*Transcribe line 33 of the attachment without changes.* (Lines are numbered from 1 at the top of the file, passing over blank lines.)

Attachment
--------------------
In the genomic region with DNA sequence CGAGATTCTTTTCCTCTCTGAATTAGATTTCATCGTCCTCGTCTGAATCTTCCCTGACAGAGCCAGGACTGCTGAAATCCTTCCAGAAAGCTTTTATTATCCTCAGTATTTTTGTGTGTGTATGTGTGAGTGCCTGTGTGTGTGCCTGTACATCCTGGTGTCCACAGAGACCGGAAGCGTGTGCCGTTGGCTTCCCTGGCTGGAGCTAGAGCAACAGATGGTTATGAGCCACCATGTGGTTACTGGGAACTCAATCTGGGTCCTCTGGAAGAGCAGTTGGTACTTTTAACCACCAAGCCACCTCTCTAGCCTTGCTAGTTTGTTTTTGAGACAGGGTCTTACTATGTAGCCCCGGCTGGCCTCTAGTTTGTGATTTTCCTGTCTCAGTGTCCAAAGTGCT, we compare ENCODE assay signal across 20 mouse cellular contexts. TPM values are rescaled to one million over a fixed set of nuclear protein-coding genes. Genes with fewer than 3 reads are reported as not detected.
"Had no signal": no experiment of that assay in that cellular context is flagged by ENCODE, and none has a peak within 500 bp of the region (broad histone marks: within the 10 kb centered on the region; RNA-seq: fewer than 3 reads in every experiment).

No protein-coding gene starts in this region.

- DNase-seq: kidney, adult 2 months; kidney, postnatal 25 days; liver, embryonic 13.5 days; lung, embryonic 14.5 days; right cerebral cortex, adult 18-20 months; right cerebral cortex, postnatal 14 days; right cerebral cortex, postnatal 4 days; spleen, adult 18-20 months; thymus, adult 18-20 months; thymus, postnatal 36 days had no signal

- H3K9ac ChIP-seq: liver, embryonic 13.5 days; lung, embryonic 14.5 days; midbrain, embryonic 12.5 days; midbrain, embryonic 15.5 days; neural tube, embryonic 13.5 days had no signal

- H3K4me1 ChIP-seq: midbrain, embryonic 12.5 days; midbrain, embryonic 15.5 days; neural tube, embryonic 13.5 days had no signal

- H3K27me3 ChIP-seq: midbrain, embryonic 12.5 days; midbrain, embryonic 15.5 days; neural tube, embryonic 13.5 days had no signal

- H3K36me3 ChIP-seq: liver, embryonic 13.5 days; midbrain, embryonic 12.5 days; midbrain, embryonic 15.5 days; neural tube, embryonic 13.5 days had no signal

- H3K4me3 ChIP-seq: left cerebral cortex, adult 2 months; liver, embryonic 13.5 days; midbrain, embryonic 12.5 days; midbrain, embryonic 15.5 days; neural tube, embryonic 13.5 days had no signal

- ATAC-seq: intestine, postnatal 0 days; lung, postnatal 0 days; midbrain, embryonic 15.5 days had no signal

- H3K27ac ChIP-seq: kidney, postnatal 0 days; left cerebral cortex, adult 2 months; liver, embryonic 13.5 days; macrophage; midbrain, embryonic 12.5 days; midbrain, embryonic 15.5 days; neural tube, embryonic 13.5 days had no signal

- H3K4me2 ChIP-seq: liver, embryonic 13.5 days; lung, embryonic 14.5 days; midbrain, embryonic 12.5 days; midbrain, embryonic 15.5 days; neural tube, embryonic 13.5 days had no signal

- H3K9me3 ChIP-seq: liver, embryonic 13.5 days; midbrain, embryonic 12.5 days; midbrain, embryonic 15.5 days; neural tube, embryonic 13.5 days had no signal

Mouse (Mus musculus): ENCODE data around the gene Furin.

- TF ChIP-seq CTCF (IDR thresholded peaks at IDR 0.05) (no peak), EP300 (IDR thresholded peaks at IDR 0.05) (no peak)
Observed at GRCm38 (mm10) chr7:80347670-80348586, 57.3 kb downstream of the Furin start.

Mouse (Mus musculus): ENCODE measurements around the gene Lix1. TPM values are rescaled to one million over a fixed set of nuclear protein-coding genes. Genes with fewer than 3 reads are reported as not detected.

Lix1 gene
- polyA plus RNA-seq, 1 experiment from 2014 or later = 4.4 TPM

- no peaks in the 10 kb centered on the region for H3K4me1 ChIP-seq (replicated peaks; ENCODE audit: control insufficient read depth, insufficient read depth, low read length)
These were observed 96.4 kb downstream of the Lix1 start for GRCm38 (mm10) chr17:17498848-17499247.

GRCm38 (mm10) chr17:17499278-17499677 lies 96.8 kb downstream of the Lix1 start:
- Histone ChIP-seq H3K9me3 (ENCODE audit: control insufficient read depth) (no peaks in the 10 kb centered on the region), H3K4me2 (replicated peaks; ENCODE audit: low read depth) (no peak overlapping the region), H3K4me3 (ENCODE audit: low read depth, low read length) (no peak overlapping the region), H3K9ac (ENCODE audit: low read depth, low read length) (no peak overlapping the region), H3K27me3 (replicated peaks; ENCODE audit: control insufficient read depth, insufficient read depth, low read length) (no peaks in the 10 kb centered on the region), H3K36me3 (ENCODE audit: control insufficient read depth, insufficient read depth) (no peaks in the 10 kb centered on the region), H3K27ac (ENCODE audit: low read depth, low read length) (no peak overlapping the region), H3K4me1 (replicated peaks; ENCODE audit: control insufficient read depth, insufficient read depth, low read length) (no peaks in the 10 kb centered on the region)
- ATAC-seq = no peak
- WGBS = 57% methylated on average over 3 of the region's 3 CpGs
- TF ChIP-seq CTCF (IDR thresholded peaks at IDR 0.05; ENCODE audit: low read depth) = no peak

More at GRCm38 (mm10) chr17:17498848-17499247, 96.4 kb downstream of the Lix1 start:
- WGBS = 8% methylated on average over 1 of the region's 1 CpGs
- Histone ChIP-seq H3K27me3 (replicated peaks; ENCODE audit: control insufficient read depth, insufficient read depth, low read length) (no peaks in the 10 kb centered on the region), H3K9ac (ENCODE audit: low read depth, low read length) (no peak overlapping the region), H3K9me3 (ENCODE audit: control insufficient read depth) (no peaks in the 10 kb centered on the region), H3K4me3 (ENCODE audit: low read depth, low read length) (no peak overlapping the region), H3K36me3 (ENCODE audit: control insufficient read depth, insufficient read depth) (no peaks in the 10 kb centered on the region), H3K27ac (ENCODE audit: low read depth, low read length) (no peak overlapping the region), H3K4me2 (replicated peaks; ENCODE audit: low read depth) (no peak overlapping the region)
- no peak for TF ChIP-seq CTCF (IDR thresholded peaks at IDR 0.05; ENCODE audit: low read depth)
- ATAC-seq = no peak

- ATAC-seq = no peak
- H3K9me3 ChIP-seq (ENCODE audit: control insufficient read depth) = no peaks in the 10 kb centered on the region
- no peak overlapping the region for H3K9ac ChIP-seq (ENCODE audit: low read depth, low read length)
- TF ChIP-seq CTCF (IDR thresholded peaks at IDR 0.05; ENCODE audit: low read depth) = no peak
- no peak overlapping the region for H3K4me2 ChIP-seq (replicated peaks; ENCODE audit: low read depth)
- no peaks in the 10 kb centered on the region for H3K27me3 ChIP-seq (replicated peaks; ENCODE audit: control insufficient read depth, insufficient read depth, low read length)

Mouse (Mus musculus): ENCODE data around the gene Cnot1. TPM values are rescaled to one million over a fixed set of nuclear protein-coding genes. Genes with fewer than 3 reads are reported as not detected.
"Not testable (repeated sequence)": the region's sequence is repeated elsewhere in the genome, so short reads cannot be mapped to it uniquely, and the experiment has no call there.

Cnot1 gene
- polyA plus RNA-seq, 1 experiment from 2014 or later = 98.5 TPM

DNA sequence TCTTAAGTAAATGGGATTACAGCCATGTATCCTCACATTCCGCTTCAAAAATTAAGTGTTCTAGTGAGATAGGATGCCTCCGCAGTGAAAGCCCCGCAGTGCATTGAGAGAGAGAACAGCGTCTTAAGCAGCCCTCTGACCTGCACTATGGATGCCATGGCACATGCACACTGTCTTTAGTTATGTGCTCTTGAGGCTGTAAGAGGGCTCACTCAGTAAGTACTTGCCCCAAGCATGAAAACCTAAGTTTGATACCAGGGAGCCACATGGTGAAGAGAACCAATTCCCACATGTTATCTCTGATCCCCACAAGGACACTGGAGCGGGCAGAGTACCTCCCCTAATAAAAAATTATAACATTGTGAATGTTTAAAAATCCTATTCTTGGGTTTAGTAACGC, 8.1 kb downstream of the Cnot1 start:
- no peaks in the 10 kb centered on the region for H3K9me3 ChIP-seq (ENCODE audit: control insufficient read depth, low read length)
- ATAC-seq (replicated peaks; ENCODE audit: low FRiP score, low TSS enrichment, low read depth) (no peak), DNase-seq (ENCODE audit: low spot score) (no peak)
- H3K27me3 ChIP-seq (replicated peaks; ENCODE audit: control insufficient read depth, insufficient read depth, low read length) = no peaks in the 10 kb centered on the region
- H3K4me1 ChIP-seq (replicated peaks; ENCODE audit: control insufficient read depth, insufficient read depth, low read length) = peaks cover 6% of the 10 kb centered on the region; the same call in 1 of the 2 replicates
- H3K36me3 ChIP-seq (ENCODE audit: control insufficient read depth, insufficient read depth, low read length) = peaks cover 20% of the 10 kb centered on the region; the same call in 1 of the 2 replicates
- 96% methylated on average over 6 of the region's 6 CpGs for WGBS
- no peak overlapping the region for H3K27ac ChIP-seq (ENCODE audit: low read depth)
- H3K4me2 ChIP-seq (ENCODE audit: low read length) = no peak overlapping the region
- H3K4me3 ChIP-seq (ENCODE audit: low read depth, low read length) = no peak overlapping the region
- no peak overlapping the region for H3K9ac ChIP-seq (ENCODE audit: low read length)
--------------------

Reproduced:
- H3K9me3 ChIP-seq (ENCODE audit: control insufficient read depth) = no peaks in the 10 kb centered on the region